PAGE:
5

I have a basic understanding of how the certificate authority ecosystem works. I know that when I'm connecting to a site, and they provide me with a certificate, my computer verifies the certificate's signature based on the trusted authorities stored locally. And I can follow the chain of authorities my computer trusts, verifying each certificate, until I reach one of my top level trusted CAs. Is there some way, outside the CA ecosystem, I can verify that my top level CAs are correct? Can I go visit them somewhere?

  • For most browsers (with Firefox and it's various derivatives being a notable exception), the root CA's that get used are provided directly via the OS, not by the browser, so you'll want to look into verifying those instead in most cases. – Austin Hemmelgarn Oct 1 '19 at 17:49
  • @AustinHemmelgarn Thanks, I updated my question – Jay Schauer Oct 1 '19 at 17:52
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There are a few different ways:

  1. You can cross check with Common CA DB. Mozilla operates this site, but all of the major Root certificates stores vendors (Mozilla, Microsoft, Google, Cisco, and Apple) contributes data to the common database.

  2. All the major root certificate store maintainers publishes all the root certificate that they have in their root store on their respective websites: Mozilla, Microsoft, Apple, Android

  3. All the public Root CAs publishes all the public root certificates that they manage on their own websites, this is a requirement from CA/B Baseline Requirement which all public CAs that wants to issue certificates for websites have to comply with as part of their inclusion criteria in the root stores. Some examples: DigiCert, Comodo, GlobalSign, Let's Encrypt.

These sites publishes either the list of fingerprints of the certificates, or the root certificates themselves.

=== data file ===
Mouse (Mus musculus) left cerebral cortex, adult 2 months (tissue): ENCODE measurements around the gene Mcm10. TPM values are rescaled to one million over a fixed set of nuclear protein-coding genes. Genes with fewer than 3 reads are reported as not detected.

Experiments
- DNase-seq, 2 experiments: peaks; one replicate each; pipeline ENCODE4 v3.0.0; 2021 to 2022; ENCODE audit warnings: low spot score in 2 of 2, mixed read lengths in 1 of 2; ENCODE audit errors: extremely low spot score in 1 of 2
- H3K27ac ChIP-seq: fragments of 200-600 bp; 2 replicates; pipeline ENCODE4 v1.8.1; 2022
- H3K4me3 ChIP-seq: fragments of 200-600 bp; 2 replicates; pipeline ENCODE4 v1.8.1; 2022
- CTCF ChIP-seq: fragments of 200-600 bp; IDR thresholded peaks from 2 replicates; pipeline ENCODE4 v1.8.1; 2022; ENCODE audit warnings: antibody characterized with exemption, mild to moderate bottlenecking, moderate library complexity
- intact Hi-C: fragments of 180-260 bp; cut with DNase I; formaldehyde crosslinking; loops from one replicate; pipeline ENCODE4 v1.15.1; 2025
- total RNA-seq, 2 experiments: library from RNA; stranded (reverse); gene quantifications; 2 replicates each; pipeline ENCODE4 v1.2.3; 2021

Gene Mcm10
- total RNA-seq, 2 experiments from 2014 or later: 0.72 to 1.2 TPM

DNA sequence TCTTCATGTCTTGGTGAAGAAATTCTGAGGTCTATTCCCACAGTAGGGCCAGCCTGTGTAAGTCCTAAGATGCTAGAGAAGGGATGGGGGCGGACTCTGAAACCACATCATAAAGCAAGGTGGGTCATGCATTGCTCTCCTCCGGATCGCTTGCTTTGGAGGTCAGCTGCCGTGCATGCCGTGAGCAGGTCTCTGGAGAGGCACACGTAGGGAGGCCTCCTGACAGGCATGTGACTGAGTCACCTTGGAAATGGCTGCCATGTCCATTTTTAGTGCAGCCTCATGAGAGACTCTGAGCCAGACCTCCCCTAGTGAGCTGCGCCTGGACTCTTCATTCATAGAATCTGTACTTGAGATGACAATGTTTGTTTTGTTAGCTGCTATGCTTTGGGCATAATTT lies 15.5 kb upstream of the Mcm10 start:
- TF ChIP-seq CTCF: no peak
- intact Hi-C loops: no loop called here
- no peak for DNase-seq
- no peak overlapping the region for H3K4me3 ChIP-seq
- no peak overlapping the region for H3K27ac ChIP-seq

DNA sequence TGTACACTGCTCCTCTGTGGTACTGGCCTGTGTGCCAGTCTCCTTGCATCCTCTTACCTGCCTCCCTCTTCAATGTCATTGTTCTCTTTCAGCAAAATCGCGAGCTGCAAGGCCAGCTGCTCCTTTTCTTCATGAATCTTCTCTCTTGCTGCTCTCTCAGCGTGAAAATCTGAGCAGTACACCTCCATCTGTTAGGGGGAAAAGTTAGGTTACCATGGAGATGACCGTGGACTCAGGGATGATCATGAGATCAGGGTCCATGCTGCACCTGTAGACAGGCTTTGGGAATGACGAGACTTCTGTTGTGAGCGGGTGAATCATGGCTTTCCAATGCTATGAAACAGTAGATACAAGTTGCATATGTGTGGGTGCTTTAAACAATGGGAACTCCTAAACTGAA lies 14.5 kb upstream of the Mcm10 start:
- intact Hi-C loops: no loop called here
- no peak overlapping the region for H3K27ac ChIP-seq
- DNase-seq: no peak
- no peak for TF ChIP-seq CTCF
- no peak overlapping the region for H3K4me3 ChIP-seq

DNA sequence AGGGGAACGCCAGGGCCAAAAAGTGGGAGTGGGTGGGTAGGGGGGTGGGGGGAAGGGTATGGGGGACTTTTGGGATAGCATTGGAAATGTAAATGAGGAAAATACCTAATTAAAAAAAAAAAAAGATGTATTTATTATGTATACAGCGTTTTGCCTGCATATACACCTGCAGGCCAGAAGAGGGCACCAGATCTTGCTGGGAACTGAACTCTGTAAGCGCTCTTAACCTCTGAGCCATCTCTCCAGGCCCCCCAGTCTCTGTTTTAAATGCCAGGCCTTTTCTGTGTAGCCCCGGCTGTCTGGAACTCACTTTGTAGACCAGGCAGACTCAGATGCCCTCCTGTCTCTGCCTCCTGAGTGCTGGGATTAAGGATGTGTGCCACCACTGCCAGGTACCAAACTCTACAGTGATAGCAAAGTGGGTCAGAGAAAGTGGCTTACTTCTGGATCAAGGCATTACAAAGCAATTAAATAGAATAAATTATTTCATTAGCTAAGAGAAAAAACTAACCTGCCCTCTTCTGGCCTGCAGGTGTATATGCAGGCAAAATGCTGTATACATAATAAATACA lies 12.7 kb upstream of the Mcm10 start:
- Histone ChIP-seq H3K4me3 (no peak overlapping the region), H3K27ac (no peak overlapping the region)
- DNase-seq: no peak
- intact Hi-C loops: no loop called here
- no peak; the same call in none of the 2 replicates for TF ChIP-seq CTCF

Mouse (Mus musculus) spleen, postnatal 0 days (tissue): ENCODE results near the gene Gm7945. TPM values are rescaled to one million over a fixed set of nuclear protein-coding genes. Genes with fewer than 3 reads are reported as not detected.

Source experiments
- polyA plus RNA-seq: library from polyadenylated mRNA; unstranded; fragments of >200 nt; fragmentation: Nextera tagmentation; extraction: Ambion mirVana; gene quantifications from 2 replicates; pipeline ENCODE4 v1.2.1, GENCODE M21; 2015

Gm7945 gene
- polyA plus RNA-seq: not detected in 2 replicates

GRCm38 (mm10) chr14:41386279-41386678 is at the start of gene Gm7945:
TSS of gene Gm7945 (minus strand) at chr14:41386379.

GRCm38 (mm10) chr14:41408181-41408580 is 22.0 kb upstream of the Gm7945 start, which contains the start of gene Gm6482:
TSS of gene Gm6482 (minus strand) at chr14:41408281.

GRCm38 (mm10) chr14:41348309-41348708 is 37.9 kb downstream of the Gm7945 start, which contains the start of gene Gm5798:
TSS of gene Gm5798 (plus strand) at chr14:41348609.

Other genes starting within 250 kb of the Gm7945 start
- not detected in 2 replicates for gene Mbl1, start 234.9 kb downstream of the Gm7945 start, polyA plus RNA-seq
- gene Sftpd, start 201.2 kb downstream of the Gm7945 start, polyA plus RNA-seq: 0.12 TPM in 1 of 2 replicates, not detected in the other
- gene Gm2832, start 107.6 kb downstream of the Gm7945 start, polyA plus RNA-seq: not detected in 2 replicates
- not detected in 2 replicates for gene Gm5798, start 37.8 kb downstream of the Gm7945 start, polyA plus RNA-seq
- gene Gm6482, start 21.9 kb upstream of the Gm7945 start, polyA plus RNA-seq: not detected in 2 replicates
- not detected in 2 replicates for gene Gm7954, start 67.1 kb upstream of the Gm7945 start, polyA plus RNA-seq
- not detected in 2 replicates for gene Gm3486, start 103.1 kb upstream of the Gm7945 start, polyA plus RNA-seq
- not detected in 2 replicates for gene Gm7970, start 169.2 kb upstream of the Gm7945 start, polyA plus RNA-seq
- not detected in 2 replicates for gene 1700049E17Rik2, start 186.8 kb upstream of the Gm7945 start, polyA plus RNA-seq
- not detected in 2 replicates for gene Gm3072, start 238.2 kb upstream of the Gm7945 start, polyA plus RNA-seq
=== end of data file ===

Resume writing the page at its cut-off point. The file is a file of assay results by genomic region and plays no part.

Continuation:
• Of course if someone has gotten a bogus root(s) into your browser/platform truststore, they can MitM all those sites and alter them to show the bogus root(s) as 'legitimate'. – dave_thompson_085 Oct 3 '19 at 6:09
  • So I really would need to go on someone else's computer and check – Jay Schauer Oct 3 '19 at 13:01
  • @JaySchauer Yes (but then how do you know you can trust that computer?) The classic statement is "Reflections on Trusting Trust" (pdf). You could also, I suppose, try to write a (postal) letter to the Root CA and see if they reply. Of course, then you have to trust the postal service... – derobert Oct 8 '19 at 20:45
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In most browsers, you should be able to view the certificate for a site, and follow the chain up to the root certificate. For example, in Firefox for security.stackexchange.com, you can follow the following steps, and see that the root certificate of the chain is DST Root X3.

1)  Navigate to security.stackexchange.com, and click the green padlock in the address bar
2)  Click the right arrow, next to 'Secure Connection'.
3)  Click 'More information'
4)  Click 'View Certificate'
5)  Click 'Details'

Then, look at the certificate hierarchy. You should see the following chain:

DST Root CA X3
  + Let's Encrypt Authority X3
    + *.stackexchange.com
  • Yes, but how can I trust the the root certificate's public key is correct? – Jay Schauer Oct 1 '19 at 18:32
  • Yes, but the root certificate signature is self signed. Is there some external source I can check to verify the root certificate? – Jay Schauer Oct 1 '19 at 18:38
  • On my system, I was able to find the DST_Root_CA_X3.crt certificate file, and view the contents of this file, and verify that the contents of this file matches the certificate posted on IdenTrust's site at identrust.com/dst-root-ca-x3. This certificate is mirrored on many other sites as well. – mti2935 Oct 1 '19 at 18:51

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